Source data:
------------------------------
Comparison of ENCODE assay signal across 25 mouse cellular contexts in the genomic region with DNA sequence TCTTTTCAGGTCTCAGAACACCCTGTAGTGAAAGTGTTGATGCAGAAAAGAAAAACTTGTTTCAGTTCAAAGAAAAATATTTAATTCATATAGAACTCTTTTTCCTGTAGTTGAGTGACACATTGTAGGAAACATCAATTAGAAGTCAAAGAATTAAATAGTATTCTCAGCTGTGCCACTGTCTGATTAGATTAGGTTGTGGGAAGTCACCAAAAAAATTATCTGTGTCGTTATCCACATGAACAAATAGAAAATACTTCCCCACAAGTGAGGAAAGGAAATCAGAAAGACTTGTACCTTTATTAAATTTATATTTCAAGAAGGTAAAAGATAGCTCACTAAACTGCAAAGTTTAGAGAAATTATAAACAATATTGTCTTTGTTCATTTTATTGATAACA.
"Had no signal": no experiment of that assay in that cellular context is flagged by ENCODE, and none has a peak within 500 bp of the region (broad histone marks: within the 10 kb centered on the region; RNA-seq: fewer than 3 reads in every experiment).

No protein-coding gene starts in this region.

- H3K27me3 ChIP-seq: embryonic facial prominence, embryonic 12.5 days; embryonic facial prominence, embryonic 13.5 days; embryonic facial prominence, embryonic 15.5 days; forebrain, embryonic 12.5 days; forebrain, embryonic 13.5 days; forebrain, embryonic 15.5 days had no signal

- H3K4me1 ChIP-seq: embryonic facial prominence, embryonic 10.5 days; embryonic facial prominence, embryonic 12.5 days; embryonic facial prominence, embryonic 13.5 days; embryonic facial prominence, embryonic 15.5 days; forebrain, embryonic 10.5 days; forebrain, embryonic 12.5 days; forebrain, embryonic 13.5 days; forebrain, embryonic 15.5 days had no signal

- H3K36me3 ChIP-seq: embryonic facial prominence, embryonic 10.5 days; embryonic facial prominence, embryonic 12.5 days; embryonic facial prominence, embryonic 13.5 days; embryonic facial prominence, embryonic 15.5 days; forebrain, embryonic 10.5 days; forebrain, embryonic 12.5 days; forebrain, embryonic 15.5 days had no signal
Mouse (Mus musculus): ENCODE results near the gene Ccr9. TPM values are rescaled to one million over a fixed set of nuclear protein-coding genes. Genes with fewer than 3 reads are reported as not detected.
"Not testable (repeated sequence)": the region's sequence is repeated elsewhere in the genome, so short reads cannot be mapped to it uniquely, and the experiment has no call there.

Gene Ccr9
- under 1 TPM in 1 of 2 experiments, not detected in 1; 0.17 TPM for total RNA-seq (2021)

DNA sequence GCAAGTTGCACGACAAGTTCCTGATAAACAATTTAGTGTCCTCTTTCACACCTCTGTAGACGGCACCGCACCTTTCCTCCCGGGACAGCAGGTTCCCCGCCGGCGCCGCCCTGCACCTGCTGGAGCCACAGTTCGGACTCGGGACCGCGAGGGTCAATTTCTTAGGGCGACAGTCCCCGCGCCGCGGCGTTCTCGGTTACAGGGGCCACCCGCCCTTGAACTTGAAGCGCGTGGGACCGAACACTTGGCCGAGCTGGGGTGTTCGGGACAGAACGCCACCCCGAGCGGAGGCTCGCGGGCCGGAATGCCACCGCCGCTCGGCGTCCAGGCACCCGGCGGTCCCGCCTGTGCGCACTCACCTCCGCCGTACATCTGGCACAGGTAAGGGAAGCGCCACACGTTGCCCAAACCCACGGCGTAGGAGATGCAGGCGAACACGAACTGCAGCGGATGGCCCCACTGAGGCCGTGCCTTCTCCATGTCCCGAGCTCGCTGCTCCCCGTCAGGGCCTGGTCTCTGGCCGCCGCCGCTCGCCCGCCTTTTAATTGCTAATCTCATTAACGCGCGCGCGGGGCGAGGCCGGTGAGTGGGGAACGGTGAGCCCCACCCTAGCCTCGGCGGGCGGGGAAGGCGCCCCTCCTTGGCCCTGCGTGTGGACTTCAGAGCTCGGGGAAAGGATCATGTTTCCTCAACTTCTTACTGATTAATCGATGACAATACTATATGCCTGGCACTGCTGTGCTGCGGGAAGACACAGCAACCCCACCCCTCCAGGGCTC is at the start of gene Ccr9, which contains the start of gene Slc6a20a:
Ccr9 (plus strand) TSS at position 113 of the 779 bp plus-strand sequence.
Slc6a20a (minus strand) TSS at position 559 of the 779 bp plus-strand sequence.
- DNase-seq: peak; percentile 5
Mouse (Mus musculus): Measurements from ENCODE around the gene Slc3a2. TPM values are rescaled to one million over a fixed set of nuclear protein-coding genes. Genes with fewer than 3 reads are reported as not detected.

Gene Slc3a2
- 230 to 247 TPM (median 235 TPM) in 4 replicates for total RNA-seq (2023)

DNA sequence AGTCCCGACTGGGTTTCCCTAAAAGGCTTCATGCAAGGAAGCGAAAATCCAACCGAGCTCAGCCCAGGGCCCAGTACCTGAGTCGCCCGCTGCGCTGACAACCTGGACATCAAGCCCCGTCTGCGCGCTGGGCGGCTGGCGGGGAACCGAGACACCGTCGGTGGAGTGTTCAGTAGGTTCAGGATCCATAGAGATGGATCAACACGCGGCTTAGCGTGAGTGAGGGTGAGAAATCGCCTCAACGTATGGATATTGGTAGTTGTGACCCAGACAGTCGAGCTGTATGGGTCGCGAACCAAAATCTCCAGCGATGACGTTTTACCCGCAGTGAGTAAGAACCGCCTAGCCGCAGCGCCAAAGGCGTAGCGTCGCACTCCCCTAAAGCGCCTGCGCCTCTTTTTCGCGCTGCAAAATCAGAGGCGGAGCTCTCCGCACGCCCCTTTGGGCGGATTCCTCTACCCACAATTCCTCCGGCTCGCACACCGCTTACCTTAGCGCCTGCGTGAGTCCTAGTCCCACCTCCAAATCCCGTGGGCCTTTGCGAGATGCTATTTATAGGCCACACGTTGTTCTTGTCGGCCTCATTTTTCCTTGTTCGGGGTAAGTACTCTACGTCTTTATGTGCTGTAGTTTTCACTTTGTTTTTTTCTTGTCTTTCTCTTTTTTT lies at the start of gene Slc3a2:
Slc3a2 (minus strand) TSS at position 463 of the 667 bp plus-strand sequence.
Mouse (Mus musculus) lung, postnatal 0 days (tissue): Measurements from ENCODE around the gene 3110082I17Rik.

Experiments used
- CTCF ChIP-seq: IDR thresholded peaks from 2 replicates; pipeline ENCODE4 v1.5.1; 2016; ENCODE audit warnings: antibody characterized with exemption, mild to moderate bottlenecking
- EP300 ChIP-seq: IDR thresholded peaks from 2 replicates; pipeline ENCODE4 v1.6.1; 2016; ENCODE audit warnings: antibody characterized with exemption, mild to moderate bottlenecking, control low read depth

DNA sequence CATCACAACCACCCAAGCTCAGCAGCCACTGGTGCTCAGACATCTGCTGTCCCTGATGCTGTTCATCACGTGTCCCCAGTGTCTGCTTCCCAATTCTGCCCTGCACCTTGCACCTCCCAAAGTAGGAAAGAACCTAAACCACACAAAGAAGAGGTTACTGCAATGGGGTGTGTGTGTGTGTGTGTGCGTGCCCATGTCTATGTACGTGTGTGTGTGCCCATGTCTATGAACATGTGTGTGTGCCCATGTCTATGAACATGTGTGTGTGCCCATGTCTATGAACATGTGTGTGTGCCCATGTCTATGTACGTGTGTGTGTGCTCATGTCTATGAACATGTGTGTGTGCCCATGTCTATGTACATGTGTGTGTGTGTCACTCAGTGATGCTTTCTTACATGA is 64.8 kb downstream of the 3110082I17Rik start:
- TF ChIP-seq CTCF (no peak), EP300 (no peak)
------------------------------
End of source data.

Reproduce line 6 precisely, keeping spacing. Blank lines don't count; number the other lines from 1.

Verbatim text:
- H3K36me3 ChIP-seq: embryonic facial prominence, embryonic 10.5 days; embryonic facial prominence, embryonic 12.5 days; embryonic facial prominence, embryonic 13.5 days; embryonic facial prominence, embryonic 15.5 days; forebrain, embryonic 10.5 days; forebrain, embryonic 12.5 days; forebrain, embryonic 15.5 days had no signal